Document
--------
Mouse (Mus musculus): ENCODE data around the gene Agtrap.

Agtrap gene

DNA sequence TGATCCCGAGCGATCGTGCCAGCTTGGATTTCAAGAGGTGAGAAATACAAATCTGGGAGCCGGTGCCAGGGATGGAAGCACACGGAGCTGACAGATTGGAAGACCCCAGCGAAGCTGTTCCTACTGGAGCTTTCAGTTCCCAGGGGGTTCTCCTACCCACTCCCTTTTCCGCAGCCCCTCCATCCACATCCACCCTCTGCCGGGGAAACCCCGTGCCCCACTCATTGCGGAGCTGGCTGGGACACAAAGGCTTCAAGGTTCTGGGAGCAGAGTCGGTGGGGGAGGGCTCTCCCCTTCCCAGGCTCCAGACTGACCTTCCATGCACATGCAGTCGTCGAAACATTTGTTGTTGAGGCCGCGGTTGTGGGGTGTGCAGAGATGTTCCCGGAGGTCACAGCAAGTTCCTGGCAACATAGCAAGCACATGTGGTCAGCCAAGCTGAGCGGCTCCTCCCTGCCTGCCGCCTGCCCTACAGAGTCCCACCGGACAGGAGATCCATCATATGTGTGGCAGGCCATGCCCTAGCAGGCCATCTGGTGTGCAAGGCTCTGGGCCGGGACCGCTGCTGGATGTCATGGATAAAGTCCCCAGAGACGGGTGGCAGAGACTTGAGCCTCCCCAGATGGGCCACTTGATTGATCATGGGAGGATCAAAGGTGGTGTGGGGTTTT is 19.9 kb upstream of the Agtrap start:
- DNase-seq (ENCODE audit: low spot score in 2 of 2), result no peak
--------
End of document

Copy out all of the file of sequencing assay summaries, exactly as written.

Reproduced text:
Mouse (Mus musculus): ENCODE data around the gene Agtrap.

Agtrap gene

DNA sequence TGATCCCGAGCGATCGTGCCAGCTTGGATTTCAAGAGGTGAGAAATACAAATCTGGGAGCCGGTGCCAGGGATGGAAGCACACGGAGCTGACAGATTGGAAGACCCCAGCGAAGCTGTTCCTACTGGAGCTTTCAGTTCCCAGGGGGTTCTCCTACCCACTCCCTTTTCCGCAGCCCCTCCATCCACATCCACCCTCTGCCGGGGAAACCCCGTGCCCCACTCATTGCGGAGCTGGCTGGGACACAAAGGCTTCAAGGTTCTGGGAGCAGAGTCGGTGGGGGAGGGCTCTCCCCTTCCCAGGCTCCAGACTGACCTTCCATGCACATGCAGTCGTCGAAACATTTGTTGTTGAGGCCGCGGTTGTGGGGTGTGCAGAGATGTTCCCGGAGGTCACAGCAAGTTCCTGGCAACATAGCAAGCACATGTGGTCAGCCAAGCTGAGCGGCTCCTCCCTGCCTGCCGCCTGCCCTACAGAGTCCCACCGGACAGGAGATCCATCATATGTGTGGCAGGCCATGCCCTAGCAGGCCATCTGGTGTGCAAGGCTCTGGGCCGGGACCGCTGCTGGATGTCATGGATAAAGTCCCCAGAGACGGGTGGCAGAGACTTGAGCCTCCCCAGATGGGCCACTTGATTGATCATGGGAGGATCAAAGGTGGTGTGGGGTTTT is 19.9 kb upstream of the Agtrap start:
- DNase-seq (ENCODE audit: low spot score in 2 of 2), result no peak